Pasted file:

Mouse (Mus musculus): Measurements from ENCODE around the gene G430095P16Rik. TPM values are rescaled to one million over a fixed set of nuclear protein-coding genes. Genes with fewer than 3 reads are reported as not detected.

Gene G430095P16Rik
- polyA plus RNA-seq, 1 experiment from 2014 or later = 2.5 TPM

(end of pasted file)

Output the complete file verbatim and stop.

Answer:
Mouse (Mus musculus): Measurements from ENCODE around the gene G430095P16Rik. TPM values are rescaled to one million over a fixed set of nuclear protein-coding genes. Genes with fewer than 3 reads are reported as not detected.

Gene G430095P16Rik
- polyA plus RNA-seq, 1 experiment from 2014 or later = 2.5 TPM